Off-Normal Operations of Six Facilities
Prince Edward Island (Concord Scientific Corporation 1985)
The Prince Edward Island facility consists of three, two-stage incinerators, each rated at about 36 tons of waste per day. The incinerator design uses controlled or “starved”-air combustion (as contrasted with the excess-air operations used at Pittsfield and Westchester discussed later). Municipal solid waste is burned in the primary chamber, where a fraction of the total air needed for complete combustion is provided. The combustible gases enter the secondary chamber, where preheated air is added to complete combustion.
During testing of the primary chamber temperature was maintained at a relatively constant 1292°F —within ±104°F, except for the low-temperature test, where it was maintained at 1250°F. The secondary-chamber temperatures were kept at 840° (1550°F) for two tests, at 1900°F for the high-temperature test, and at 1350°F for the low-temperature test. The percent excess air differed by about 40% between the tests involving normal and low secondary-chamber temperatures. The test data showed a tendency for dioxin concentrations to increase with increasing excessoxygen concentrations, which occurs in conjunction with lower furnace temperature. This relationship was also observed in the Pittsfield data. See Figure B-1.
Conclusions from a comparative study of dioxin emissions vs. operating conditions at Westchester, Pittsfield, and Prince Edward Island were that “test results indicate that levels of dioxins and furans in the flue gas entering a pollution-control device are affected by different plant operating conditions if the conditions deviate sufficiently from normal operations.” This study also indicated that furnace temperature might be a gross indicator of total dioxin and furan formation, and that operating an incinerator at excess oxygen levels below about 5% may cause an increase in dioxin and furan emissions (Visalli 1987).
Pittsfield (Midwest Research Institute 1987)
The Pittsfield, MA facility consists of three 120 ton of waste/day, two-stage, refractorylined incinerators with two waste-heat boilers. Municipal solid waste is burned under excess-air conditions in the primary chamber; hot effluent gases pass into a secondary combustion chamber where any remaining uncombusted gases are burned.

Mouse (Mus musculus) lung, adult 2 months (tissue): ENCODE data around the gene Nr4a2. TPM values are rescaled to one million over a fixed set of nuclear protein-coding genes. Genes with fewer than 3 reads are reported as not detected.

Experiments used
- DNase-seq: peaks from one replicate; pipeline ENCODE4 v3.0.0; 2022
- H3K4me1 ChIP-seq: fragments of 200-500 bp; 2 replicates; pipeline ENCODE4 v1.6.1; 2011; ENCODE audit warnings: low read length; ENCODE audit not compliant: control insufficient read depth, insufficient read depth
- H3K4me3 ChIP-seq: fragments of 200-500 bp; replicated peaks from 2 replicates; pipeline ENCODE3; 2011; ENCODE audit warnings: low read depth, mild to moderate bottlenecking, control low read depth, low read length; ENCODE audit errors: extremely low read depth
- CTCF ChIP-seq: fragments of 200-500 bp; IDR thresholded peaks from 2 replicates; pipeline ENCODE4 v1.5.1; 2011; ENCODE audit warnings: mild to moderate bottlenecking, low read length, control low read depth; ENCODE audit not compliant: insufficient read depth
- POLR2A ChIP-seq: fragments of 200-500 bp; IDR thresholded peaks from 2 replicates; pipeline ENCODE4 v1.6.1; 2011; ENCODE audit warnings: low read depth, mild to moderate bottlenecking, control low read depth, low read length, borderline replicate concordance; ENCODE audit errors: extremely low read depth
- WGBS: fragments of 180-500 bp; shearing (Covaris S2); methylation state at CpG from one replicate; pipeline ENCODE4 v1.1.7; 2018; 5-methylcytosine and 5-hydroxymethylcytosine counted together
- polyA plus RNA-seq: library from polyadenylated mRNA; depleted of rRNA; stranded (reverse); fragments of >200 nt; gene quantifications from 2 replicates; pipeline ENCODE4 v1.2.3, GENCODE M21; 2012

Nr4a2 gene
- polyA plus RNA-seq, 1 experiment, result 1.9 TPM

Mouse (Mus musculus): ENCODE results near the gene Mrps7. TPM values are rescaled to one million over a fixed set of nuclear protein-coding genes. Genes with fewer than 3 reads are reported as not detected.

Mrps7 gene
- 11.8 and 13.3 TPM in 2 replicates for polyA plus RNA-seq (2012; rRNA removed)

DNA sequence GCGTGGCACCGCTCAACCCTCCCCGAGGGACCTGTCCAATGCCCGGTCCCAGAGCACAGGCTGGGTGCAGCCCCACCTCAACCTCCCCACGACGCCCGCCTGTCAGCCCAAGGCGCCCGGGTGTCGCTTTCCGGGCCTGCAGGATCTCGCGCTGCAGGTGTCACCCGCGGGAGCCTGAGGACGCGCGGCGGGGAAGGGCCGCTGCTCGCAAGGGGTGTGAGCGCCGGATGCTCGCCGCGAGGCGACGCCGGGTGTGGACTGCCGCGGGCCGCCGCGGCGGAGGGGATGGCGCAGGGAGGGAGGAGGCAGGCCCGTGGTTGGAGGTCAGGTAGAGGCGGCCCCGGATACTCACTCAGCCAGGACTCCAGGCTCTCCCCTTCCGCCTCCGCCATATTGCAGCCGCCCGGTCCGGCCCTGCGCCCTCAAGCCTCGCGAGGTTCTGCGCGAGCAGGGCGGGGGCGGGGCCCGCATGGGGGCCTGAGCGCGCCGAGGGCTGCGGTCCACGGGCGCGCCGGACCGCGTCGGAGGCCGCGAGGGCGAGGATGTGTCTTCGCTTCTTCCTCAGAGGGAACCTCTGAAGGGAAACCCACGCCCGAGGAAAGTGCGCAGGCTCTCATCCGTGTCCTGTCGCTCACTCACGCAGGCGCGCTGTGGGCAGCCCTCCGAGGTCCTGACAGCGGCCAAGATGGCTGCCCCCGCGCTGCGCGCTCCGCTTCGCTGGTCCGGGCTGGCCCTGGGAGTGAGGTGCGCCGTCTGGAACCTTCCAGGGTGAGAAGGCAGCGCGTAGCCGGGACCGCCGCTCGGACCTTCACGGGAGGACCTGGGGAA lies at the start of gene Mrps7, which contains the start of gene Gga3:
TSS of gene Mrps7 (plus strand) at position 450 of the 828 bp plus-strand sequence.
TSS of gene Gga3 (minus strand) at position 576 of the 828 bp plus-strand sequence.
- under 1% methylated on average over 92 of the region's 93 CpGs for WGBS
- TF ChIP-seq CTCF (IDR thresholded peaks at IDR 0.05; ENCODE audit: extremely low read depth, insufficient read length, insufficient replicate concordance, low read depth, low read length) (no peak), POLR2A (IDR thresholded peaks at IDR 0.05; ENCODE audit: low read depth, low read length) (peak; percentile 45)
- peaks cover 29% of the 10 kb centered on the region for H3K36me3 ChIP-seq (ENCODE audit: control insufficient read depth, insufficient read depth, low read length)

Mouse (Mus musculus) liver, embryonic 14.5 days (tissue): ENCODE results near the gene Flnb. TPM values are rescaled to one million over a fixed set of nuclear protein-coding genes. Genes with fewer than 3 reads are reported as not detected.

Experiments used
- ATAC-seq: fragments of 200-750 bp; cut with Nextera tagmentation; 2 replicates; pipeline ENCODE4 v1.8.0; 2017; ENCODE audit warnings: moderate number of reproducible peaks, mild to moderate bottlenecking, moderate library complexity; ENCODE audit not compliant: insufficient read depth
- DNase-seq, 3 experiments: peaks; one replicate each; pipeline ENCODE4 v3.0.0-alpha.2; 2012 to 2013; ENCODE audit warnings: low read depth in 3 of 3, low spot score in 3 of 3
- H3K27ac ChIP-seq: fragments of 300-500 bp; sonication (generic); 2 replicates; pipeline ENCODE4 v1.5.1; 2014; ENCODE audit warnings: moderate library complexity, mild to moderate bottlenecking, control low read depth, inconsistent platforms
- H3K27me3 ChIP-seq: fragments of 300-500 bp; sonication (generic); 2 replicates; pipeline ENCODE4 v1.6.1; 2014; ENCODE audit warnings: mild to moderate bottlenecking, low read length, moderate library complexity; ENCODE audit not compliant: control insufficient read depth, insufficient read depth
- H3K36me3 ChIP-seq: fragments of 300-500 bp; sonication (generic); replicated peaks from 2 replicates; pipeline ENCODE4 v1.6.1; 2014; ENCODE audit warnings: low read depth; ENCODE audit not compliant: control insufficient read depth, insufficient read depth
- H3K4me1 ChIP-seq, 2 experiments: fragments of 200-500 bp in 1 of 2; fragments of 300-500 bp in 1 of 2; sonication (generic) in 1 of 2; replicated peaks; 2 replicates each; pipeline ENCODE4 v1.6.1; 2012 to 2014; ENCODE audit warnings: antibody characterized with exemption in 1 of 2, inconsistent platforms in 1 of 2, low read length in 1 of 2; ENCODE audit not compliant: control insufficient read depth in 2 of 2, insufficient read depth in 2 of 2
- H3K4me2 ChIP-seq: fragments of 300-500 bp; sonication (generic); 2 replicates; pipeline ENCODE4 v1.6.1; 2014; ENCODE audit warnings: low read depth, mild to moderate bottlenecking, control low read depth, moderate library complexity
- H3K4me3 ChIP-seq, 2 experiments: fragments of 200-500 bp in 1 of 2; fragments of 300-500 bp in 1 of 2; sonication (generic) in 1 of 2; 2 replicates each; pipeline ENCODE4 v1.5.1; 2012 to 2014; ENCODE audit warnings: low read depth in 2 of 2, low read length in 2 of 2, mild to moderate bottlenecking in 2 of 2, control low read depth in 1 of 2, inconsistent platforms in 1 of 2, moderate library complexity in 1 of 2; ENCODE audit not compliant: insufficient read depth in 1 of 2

Though no data were collected for startup or shutdown, the Pittsfield study included runs at different temperatures and oxygen levels to show how emissions varied when operating conditions were not optimized (i.e., upset conditions). The data showed a tendency for dioxin and furan emissions to increase with excess oxygen below and above certain levels. In other words, dioxin concentration in the flue gases was at a minimum when excess oxygen was between 9 and 11% in the hot zone (see Figure B-1). Total dioxin rose to over 50 ng/dscm corrected to 7% O2 when excess oxygen was below 5% or above 12%. In fact, when the excess oxygen rose to over 11% the dioxins escalated quickly to over 100 ng/dscm and beyond.
In addition, a clear pattern was found with respect to temperature impacts on dioxin. The optimal temperature range for the Pittsfield facility, measured at the tertiary duct some distance from primary combustion, was roughly between 1500 and 1650°F. At temperature below and above that window dioxins increased. Below 1500°F, dioxins increased dramatically to over 120 ng/dscm at just below 1300°F. The corresponding dioxin concentrations for the two low-temperature runs were much higher than those for all other runs by a factor averaging more than four, and they were statistically different than those emitted under normal operating conditions. The two low furnace temperature runs (1300°F and 1350°F) also produced CO levels that were more than a factor of 10 higher than the rest of the test runs, showing CO as a useful indicator in this.